Consumers expect two-way conversation on causes

NEW YORK: Nine out of 10 consumers say they would boycott a company if they learned about any irresponsible behavior, according to a study by Cone Communications and Echo Research published this week.

NEW YORK: Nine out of 10 consumers say they would boycott a company if they learned about any irresponsible behavior, according to a study by Cone Communications and Echo Research published this week.

The Global CSR Study 2013 is based on an online survey of more than 10,000 adults in 10 countries around the world, including the US, Canada, Brazil, the UK, and China.

While the majority of those surveyed would boycott irresponsible companies, a similar percentage (91%) said they would consider switching brands to one that supports a cause.

The study found that social media has a greater part to play in CSR. Almost two-thirds (62%) of consumers said they would use social media to address or engage companies about CSR.

More than one-third (34%) use social media to share positive information about companies and issues, while 26% employ it to share negative information.

It found that in mobile-savvy and emerging countries, social media has a greater impact on CSR. Respondents in China, India, and Brazil use social media to engage with companies over CSR more than the global average, at 90%, 89%, and 85%, respectively.

“This survey shows consumers have extremely high expectations of companies to solve social issues,” said Alison DaSilva, EVP at Cone Communications.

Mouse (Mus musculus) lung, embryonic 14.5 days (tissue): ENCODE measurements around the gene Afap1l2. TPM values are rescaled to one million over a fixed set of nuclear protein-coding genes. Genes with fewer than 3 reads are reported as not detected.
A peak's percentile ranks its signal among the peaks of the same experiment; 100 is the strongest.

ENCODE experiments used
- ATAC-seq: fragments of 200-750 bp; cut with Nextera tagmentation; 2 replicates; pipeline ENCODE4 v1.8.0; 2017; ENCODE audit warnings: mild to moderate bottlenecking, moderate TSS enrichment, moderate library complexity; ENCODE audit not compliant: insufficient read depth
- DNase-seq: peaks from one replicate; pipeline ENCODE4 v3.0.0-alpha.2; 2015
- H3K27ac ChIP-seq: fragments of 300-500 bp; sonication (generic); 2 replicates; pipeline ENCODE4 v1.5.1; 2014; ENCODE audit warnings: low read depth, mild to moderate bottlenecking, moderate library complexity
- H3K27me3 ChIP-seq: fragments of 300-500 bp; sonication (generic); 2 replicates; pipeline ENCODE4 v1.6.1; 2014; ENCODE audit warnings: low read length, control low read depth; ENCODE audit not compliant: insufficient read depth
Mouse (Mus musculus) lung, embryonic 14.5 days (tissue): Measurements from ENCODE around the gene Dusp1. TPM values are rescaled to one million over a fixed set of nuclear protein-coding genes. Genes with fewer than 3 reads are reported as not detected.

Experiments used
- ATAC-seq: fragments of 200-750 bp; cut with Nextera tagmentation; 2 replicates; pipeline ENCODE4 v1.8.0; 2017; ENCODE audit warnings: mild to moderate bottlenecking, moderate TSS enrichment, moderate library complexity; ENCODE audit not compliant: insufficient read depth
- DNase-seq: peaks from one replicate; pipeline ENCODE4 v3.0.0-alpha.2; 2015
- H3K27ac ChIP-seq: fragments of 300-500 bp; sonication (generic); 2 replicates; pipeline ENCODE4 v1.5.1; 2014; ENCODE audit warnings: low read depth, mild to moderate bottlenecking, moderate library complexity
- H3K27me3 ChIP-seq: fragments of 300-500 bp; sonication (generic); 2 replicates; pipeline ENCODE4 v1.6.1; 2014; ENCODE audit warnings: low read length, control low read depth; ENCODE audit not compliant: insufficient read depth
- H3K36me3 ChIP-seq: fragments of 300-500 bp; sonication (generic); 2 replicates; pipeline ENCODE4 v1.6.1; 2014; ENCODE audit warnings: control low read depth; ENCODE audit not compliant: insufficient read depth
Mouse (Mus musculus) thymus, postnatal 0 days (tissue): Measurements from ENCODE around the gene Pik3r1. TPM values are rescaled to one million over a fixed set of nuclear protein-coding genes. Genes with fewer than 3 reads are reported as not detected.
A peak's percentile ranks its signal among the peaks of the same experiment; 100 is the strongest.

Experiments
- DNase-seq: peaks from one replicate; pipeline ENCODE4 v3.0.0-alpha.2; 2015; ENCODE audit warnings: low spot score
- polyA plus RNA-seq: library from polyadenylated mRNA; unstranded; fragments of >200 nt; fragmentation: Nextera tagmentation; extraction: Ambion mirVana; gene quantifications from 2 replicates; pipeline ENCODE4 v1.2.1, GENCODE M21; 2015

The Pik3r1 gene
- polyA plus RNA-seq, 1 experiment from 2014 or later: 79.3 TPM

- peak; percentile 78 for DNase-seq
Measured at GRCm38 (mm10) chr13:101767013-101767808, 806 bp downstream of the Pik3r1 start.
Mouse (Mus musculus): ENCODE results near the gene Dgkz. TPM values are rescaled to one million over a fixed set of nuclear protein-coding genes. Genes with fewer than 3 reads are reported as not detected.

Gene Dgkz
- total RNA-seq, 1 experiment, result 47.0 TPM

She said this higher engagement rate around CSR on social media means companies should not view it as a “one way conversation.”

“Companies can have advocates and allies online, but they have to pay attention to them and not just push out information to have a meaningful relationship in the channel,” DaSilva said.

Economic development, whereby companies invest in communities through people, job creation, and infrastructure, is the most pressing issue that consumers want companies to address, with 38% of respondents naming it as their priority. This was the case for consumers in all the countries studied. 

The environment (19%), human rights (11%), and poverty and hunger (11%) are the next most important issues that consumers want companies to respond to.

The study found attitudes towards CSR vary depending on the country. Emerging countries are more “enthusiastic” about a company's CSR efforts, in contrast to European countries, where consumers view CSR as more of a product of government regulation.

For example, consumers in Brazil (76%), China (68%), and India (67%) are “very likely” to switch brands in favor of those that support a cause, compared with France (42%), Germany (52%), and the UK (38%).

Companies must be mindful of the market nuances and that a “one-size-fits-all” approach to CSR does not work, said DaSilva.

The study was published at a time when major retailers such as Gap, Walmart, and H&M have come under fire for factory-safety standards after a factory that manufactured their products collapsed in April, killing more than 1,100 workers.

DaSilva said the situation shows companies need to be “proactive in getting in front of an issue,” engaging stakeholders and taking an approach that resonates with consumers.

“It is definitely a wakeup call for companies. If they are not doing CSR, they better start, and if they are doing it but not telling anyone, they run the risk of reputational backlash,” she said.

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